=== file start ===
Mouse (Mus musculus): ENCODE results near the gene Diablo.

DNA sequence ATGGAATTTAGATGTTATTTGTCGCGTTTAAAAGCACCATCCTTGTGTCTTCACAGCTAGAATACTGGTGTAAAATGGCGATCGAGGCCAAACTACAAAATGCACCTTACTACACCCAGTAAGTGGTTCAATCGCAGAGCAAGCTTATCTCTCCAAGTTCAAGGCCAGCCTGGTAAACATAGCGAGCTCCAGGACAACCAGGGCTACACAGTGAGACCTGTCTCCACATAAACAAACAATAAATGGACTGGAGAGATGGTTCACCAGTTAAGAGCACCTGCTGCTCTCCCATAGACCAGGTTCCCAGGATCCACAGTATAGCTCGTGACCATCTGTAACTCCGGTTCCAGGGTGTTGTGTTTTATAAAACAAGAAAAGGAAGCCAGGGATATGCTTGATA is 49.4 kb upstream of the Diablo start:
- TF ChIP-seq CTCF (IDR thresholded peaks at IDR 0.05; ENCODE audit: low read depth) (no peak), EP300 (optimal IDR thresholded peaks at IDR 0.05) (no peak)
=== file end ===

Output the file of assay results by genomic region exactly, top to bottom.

Mouse (Mus musculus): ENCODE results near the gene Diablo.

DNA sequence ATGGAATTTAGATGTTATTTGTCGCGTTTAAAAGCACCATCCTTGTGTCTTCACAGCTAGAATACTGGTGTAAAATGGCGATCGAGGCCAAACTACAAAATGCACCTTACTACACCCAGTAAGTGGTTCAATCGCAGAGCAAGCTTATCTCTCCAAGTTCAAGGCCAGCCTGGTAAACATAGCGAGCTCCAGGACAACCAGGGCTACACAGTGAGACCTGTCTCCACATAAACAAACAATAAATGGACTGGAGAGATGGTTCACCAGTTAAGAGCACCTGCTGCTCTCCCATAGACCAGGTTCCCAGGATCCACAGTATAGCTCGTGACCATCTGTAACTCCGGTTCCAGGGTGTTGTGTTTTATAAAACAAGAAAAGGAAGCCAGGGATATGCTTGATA is 49.4 kb upstream of the Diablo start:
- TF ChIP-seq CTCF (IDR thresholded peaks at IDR 0.05; ENCODE audit: low read depth) (no peak), EP300 (optimal IDR thresholded peaks at IDR 0.05) (no peak)